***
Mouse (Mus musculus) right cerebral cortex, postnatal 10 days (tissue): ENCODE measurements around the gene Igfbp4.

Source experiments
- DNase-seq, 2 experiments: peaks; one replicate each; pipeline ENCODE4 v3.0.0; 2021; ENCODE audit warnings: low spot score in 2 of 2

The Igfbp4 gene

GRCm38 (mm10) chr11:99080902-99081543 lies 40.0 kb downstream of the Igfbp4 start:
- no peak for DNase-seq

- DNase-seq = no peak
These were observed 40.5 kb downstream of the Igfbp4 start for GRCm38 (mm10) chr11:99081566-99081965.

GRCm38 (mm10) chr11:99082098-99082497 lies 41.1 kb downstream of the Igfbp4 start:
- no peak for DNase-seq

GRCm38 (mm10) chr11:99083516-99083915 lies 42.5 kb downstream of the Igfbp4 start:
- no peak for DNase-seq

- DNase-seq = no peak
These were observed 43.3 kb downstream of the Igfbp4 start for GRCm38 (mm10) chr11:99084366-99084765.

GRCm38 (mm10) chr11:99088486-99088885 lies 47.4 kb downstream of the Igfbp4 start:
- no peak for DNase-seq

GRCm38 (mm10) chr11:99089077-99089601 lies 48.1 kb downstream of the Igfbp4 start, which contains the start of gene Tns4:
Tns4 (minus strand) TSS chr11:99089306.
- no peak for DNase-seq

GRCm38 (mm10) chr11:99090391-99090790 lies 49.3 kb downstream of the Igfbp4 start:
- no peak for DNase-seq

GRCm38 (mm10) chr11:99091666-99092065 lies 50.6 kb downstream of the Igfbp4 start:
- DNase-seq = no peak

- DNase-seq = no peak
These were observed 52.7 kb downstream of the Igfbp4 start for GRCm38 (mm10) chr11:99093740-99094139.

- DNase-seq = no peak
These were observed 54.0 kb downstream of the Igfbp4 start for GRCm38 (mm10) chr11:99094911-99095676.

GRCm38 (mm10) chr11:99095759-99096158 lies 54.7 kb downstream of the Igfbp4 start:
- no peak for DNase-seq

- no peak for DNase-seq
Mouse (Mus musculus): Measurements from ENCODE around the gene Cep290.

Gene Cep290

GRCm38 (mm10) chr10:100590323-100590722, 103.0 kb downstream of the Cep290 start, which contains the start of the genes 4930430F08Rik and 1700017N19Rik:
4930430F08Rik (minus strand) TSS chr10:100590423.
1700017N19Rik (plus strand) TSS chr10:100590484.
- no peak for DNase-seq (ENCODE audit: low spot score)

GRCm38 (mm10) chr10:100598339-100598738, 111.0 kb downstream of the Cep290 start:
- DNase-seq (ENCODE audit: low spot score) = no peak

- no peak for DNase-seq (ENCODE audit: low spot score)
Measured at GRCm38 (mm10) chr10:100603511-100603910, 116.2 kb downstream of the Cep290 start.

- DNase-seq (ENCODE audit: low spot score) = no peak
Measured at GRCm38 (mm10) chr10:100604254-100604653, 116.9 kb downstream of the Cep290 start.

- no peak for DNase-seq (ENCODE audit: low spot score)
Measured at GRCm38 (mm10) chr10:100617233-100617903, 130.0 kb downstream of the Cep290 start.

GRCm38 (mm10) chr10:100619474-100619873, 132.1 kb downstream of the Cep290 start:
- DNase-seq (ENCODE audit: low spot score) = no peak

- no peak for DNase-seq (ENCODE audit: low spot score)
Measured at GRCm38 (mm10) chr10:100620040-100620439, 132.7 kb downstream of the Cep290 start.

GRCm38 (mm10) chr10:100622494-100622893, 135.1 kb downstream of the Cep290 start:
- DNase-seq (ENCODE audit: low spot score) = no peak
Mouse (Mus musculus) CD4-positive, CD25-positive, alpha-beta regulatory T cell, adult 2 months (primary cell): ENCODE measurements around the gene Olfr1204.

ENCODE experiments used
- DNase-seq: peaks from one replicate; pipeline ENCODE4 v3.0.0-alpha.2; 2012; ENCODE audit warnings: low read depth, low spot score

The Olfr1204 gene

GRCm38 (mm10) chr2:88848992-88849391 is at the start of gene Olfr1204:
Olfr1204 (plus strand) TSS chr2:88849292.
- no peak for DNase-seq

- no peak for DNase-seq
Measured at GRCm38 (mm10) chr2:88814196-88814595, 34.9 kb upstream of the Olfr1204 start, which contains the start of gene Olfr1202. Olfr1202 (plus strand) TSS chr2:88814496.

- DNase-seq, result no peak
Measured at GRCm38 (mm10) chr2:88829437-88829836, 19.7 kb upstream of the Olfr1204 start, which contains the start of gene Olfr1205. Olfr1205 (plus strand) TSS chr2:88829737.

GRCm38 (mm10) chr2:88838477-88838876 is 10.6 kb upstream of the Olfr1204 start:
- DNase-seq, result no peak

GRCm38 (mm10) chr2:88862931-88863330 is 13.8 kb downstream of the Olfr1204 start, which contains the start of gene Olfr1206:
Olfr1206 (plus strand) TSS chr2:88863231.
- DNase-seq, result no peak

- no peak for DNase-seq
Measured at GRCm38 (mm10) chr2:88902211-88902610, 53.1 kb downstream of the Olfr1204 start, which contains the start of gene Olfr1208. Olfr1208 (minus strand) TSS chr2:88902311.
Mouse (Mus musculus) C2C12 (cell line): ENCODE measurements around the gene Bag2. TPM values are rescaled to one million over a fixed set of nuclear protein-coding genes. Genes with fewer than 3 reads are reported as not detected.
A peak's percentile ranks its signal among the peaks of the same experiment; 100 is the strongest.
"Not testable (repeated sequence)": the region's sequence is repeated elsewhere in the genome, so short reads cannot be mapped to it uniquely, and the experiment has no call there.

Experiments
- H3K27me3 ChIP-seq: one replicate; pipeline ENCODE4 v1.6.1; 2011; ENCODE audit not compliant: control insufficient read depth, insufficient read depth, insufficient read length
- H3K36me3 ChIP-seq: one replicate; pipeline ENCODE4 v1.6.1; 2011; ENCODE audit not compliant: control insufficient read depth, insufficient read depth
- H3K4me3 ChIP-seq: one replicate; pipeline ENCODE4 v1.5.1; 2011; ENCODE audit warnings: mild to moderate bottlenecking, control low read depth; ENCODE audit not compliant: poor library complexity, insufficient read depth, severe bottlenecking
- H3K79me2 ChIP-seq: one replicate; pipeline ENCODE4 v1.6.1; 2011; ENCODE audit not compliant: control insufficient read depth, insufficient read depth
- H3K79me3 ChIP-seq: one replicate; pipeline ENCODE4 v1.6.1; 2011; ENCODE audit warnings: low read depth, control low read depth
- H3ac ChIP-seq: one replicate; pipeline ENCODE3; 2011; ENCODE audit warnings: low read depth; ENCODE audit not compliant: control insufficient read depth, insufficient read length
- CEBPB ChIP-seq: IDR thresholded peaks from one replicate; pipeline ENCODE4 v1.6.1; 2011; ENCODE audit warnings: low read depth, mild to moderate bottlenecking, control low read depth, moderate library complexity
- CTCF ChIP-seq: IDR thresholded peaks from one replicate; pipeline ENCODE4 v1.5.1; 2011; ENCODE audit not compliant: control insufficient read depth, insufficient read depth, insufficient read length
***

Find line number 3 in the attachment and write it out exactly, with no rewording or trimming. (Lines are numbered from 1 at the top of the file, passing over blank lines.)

- DNase-seq, 2 experiments: peaks; one replicate each; pipeline ENCODE4 v3.0.0; 2021; ENCODE audit warnings: low spot score in 2 of 2